After going on an interstellar journey with Christopher Nolan, Hoyte van Hoytema’s cinematography gives the film a rich visual majesty that perfectly captures the beauty and the terror that is space in equal measure. The production design and visual effects are so meticulously crafted, it makes it feel like the cast and crew actually went to the Moon and to the other planets beyond to film. James Gray’s screenplay, co-written with Ethan Gross, is cognitive and thoughtful. There are one or two action set pieces to get the pulses racing, but the film’s pacing is patient and methodical. There’s been no shortage of space films that have had awe-inspiring, heart-pounding intense scores, but Max Richter’s haunting, powerful score is right up there with the very best of them.

Though the film is not, and was never intending to be, an enthralling action spectacle set in the deepest depths of space. The film’s deliberately slowed-down pacing may begin to test the patience of the audience, particularly once the third act has come into view. Though not bereft of drama, the screenplay has some thought-provoking and bold ideas behind it. However. it doesn’t come nearly as close as other recent films of this genre in crafting something that has resonated as strongly as previous space films. Though if anyone was scared of space beforehand, after watching this, it will only reinforce their perspective that space is absolutely, completely terrifying.

Like astronauts themselves, the story’s extremely ambitious. However, even with an excellent performance from Brad Pitt, and some striking visuals, this thought-provoking adventure aims for the stars, but only just falls short.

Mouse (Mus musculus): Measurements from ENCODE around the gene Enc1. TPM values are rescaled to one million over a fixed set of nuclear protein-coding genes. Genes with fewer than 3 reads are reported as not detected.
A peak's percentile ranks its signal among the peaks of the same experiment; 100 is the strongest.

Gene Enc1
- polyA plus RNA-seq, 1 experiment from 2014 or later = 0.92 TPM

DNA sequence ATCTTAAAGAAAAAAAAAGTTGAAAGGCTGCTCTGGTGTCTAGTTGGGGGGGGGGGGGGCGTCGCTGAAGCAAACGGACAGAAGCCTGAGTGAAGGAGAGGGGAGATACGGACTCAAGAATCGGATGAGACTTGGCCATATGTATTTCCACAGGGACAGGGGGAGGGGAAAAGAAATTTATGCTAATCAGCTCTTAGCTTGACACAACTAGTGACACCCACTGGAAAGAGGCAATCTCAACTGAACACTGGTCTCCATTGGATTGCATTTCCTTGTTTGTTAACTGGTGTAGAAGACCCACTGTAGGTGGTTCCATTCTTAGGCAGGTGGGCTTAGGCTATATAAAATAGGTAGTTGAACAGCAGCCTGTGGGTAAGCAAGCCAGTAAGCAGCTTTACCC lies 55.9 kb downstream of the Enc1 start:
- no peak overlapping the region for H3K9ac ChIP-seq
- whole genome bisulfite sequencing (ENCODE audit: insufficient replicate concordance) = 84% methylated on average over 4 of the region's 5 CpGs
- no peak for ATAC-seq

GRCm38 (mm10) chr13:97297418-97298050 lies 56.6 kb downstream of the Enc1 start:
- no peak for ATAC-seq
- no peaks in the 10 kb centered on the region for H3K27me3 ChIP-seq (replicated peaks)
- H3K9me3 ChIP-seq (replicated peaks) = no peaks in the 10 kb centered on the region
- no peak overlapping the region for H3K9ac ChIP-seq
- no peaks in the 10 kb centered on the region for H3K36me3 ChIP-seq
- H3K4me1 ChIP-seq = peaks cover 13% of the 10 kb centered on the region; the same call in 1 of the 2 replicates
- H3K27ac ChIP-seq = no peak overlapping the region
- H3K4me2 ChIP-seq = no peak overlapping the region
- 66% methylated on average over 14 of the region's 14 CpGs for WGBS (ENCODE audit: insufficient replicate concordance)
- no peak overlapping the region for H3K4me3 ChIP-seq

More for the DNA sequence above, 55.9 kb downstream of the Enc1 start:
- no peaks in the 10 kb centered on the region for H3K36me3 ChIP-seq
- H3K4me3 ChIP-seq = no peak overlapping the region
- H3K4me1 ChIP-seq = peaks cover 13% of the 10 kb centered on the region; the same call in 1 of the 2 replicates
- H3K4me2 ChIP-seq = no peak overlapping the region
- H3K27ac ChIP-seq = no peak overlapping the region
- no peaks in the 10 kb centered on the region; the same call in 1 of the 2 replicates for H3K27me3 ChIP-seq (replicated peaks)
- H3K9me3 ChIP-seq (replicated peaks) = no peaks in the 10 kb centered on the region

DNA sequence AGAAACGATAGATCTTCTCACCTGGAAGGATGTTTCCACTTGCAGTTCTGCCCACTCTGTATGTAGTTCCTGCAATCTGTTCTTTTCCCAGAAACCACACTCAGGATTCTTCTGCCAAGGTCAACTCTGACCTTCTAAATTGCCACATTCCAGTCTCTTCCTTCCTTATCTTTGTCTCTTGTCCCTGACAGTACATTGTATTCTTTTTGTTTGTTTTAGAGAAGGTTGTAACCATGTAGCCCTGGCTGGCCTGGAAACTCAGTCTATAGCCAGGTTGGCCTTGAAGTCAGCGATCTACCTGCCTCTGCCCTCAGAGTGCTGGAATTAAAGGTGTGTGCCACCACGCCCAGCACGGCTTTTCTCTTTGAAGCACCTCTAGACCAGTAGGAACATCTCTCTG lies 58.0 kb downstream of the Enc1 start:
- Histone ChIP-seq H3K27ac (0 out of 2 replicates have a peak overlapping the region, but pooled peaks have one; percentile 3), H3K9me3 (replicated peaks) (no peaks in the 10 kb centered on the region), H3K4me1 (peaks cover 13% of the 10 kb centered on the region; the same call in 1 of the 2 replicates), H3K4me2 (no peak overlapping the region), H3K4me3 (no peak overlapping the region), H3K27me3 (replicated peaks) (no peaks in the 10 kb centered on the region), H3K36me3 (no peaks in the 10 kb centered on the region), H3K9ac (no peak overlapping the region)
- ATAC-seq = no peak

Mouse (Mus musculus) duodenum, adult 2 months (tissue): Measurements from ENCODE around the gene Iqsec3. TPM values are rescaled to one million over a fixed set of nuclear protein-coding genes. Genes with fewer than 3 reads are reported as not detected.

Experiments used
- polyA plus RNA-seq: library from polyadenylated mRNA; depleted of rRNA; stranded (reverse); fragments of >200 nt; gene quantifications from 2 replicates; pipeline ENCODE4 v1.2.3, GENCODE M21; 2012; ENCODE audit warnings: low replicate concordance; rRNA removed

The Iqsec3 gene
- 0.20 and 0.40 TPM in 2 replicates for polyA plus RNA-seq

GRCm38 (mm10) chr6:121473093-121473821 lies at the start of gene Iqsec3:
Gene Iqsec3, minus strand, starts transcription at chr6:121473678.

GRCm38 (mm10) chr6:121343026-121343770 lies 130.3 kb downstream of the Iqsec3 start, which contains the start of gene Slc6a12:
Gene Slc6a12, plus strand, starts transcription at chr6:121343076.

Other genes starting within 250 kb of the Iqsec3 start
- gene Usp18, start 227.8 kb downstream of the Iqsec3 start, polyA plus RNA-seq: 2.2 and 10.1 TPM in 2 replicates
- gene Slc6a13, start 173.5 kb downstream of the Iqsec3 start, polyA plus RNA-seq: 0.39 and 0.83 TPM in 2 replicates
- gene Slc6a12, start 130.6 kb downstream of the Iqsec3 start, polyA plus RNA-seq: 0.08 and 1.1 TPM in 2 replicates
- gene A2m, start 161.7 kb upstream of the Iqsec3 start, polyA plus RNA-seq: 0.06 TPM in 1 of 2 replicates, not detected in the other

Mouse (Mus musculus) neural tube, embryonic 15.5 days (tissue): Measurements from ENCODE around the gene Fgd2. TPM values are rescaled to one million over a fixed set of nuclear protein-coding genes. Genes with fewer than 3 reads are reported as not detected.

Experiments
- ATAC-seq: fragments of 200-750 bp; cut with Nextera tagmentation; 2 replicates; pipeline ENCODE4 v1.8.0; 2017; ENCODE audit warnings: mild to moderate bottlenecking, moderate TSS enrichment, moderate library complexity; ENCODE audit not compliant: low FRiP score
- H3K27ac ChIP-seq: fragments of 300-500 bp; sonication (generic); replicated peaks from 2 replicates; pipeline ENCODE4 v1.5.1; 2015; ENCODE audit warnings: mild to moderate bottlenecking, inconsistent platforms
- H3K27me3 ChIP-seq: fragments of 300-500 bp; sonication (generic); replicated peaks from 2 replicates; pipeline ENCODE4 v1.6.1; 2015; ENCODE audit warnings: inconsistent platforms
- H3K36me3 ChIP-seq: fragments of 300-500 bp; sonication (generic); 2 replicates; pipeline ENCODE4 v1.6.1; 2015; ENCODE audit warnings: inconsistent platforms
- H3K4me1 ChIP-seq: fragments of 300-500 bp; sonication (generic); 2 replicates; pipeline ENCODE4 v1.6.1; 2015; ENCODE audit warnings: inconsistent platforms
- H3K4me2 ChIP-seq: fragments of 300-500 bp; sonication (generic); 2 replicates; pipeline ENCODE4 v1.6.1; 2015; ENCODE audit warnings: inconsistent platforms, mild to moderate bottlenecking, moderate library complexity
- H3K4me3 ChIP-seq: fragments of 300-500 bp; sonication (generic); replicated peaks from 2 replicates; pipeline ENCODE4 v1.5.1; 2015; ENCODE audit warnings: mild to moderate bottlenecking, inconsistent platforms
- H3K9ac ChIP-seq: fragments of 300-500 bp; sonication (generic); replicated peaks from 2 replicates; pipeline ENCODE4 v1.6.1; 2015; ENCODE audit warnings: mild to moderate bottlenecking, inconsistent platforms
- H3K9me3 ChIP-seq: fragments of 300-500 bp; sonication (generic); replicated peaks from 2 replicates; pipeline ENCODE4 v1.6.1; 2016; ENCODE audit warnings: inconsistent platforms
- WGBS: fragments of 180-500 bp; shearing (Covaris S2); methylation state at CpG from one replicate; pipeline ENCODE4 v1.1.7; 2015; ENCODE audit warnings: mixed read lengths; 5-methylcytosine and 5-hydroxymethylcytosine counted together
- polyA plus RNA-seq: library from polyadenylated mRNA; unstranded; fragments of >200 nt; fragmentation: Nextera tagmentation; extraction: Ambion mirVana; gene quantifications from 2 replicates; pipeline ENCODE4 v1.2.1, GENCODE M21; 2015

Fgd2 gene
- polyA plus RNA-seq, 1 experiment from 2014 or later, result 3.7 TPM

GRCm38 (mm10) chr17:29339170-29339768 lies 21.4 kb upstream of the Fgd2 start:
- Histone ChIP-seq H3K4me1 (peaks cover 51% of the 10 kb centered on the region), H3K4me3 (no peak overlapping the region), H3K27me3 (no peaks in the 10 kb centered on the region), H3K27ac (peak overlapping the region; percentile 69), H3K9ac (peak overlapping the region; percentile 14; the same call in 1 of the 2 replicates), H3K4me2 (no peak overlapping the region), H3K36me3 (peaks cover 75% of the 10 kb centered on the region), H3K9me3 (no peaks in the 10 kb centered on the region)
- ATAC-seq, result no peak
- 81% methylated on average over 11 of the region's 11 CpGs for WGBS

Posted in 2010-2019, Film Review

The Hunger Games: Mockingjay Part 2 (2015)

mockingjay2
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The Hunger Games: Mockingjay Part 2 – Film Review

Cast: Jennifer Lawrence, Josh Hutcherson, Liam Hemsworth, Woody Harrelson, Elizabeth Banks, Julianne Moore, Jeffrey Wright, Natalie Dormer, Sam Claflin, Philip Seymour Hoffman, Donald Sutherland, Willow Shields.

Director: Francis Lawrence

Synopsis: The war in Panem reaches its climax, as Katniss and her team, along with all of the districts of Panem prepare to launch a full out assault on the Capitol and President Snow, and to bring an end to tyranny that has plagued them for over 75 years.

Review: Another year, and another curtain falls for the (possible) last time an incredibly popular franchise, The Hunger Games. While many may feel this should have happened twelve months ago after the first part of Mockingjay, which while solid left fans a little bit wanting, as there was an aching desire for a lot more in the way of action. This closing instalment does bring said action, in considerable quantities. Yet it’s not all plain sailing, although for the most part, the odds are in the favour of this franchise.